1/2 cup chopped pitted prunes
1/2 cup golden raisins
1/2 cup dried currants
1/2 cup firmly packed dark brown sugar
1/4 cup unsulfured (light) molasses
1/4 cup brandy
1/4 cup orange juice
1/4 cup (1/2 stick) unsalted butter, cut into pieces
2 tablespoons dark rum
1 tablespoon grated orange peel
1 teaspoon grated lemon peel
1 teaspoon ground cinnamon
1/4 teaspoon ground cloves
1/4 teaspoon ground allspice
1/4 teaspoon ground nutmeg
Pinch of salt
Combine first 17 ingredients in heavy large saucepan or Dutch oven. Cook over low heat until apples are very tender and mixture is thick, stirring occasionally, about 1 1/2 hours. Cool filling completely. (Can be prepared up to 1 week ahead. Cover and refrigerate.)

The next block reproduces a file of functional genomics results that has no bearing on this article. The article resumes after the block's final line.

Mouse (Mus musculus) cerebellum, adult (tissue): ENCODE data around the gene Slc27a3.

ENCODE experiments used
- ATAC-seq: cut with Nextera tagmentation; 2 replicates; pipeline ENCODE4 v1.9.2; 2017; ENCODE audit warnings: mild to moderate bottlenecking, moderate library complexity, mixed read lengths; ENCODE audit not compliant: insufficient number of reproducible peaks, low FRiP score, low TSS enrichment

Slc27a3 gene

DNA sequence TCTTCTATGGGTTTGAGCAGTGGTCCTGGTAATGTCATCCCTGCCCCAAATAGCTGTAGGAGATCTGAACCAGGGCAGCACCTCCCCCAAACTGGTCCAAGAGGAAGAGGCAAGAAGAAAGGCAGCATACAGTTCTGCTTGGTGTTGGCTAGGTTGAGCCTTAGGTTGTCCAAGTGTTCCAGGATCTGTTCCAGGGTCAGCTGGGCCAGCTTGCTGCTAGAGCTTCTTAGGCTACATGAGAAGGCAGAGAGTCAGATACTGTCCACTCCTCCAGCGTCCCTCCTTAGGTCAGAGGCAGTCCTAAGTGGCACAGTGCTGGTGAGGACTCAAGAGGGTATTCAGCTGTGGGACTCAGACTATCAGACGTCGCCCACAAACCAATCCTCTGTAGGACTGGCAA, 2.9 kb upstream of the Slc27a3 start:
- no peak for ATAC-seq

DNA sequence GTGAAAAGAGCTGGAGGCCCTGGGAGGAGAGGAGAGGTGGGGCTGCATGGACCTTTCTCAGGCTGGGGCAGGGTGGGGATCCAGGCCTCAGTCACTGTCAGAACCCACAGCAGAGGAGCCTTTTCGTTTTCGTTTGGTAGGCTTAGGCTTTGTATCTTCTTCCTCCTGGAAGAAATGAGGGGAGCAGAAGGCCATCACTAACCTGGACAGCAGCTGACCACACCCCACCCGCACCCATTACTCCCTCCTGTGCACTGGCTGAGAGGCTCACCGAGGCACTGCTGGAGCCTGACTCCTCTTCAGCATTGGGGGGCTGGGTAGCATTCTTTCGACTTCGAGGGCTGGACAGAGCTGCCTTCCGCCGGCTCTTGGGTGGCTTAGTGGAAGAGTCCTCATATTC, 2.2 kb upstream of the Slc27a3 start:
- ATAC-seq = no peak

Position rack in lowest third of oven and preheat to 400°F. Roll out 1 pie crust disk on lightly floured surface to 13-inch-diameter round (about 1/8 inch thick). Roll up dough on rolling pin and transfer to 9-inch-diameter glass pie plate. Gently press into place. Trim edges of crust, leaving 3/4-inch overhang. Fold overhang under crust so that crust is flush with edge of pie pan. Crimp edges with fork to make decorative border. Spoon filling into crustlined pan, gently pressing flat.
Roll out second disk on lightly floured surface to 13-inch round. Cut out about 28 three-inch leaves using cookie cutter. Press leaves lightly with tines of fork to form vein pattern. Brush bottom of 1 leaf with milk. Place leaf atop mince, overlapping crust slightly and pressing to adhere to crust. Continue placing leaves atop pie in concentric circles, overlapping edges slightly until top of pie is covered. Brush crust with milk. Bake until crust is golden brown and mince bubbles, about 40 minutes. Cool completely. Serve pie with rum raisin ice cream if desired.
(To make this recipe vegan substitute light olive oil for the butter.